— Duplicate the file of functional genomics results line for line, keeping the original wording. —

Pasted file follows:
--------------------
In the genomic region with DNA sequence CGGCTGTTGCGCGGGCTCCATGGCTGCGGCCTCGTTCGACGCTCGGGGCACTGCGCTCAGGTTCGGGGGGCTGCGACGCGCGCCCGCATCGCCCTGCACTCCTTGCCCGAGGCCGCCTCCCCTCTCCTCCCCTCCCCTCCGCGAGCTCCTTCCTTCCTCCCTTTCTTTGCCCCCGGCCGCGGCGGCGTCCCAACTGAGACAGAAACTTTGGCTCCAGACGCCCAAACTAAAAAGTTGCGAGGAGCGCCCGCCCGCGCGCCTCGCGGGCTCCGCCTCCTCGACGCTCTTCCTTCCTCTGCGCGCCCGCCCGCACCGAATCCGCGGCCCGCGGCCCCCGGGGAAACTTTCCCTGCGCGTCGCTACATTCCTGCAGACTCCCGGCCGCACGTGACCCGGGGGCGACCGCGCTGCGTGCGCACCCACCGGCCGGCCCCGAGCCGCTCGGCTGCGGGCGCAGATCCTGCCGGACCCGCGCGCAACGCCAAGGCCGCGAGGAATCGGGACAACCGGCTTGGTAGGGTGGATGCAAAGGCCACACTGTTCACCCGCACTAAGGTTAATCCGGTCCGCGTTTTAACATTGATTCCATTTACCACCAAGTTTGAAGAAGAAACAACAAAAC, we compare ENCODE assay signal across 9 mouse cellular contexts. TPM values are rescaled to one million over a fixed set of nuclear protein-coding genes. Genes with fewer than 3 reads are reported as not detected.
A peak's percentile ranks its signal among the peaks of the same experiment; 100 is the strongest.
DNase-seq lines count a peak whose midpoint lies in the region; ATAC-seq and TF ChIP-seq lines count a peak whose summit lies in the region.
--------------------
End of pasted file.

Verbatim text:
In the genomic region with DNA sequence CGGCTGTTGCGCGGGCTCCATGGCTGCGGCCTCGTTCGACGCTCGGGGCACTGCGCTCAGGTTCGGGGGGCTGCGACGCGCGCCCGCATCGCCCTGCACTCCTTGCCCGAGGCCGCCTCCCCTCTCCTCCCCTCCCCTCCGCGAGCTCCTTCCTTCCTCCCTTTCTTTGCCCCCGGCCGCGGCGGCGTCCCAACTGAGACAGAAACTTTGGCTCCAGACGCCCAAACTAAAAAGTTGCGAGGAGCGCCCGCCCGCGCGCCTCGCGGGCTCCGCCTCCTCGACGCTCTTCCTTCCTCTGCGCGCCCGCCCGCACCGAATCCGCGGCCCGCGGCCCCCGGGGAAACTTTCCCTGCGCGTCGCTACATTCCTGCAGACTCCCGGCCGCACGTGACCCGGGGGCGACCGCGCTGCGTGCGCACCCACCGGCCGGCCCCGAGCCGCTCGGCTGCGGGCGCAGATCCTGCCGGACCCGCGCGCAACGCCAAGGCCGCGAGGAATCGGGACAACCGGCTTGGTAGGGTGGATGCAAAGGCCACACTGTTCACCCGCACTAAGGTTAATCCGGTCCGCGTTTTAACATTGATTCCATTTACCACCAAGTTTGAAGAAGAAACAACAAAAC, we compare ENCODE assay signal across 9 mouse cellular contexts. TPM values are rescaled to one million over a fixed set of nuclear protein-coding genes. Genes with fewer than 3 reads are reported as not detected.
A peak's percentile ranks its signal among the peaks of the same experiment; 100 is the strongest.
DNase-seq lines count a peak whose midpoint lies in the region; ATAC-seq and TF ChIP-seq lines count a peak whose summit lies in the region.